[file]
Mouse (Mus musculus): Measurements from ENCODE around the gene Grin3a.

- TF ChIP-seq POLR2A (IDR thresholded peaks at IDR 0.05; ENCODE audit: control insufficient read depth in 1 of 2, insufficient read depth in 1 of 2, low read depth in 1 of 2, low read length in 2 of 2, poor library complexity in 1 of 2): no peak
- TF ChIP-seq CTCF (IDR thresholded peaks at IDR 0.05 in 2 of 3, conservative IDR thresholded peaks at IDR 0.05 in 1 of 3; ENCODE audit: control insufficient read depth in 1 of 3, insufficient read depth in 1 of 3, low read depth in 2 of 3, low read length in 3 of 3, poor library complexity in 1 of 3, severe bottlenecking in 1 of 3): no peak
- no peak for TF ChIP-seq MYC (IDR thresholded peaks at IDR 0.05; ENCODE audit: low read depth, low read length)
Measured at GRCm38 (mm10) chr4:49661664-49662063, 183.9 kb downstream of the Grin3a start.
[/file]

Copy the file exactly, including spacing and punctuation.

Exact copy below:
Mouse (Mus musculus): Measurements from ENCODE around the gene Grin3a.

- TF ChIP-seq POLR2A (IDR thresholded peaks at IDR 0.05; ENCODE audit: control insufficient read depth in 1 of 2, insufficient read depth in 1 of 2, low read depth in 1 of 2, low read length in 2 of 2, poor library complexity in 1 of 2): no peak
- TF ChIP-seq CTCF (IDR thresholded peaks at IDR 0.05 in 2 of 3, conservative IDR thresholded peaks at IDR 0.05 in 1 of 3; ENCODE audit: control insufficient read depth in 1 of 3, insufficient read depth in 1 of 3, low read depth in 2 of 3, low read length in 3 of 3, poor library complexity in 1 of 3, severe bottlenecking in 1 of 3): no peak
- no peak for TF ChIP-seq MYC (IDR thresholded peaks at IDR 0.05; ENCODE audit: low read depth, low read length)
Measured at GRCm38 (mm10) chr4:49661664-49662063, 183.9 kb downstream of the Grin3a start.